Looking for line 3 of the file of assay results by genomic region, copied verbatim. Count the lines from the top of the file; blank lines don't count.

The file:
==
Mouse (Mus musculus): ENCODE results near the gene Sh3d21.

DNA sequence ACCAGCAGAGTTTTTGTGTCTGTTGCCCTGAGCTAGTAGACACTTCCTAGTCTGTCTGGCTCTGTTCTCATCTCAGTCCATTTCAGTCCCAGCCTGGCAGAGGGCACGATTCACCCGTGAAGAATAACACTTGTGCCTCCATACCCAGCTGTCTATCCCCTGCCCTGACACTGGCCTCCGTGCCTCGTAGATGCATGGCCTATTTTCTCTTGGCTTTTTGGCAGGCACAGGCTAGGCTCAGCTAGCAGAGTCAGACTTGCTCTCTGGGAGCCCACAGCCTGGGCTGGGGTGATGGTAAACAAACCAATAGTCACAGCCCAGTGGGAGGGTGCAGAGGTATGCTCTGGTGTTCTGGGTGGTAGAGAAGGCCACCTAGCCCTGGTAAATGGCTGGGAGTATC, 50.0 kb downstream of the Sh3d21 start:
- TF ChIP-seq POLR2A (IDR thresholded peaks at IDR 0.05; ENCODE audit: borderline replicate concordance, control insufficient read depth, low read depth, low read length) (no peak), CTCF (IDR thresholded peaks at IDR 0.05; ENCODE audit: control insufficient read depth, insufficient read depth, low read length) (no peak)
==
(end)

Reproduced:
- TF ChIP-seq POLR2A (IDR thresholded peaks at IDR 0.05; ENCODE audit: borderline replicate concordance, control insufficient read depth, low read depth, low read length) (no peak), CTCF (IDR thresholded peaks at IDR 0.05; ENCODE audit: control insufficient read depth, insufficient read depth, low read length) (no peak)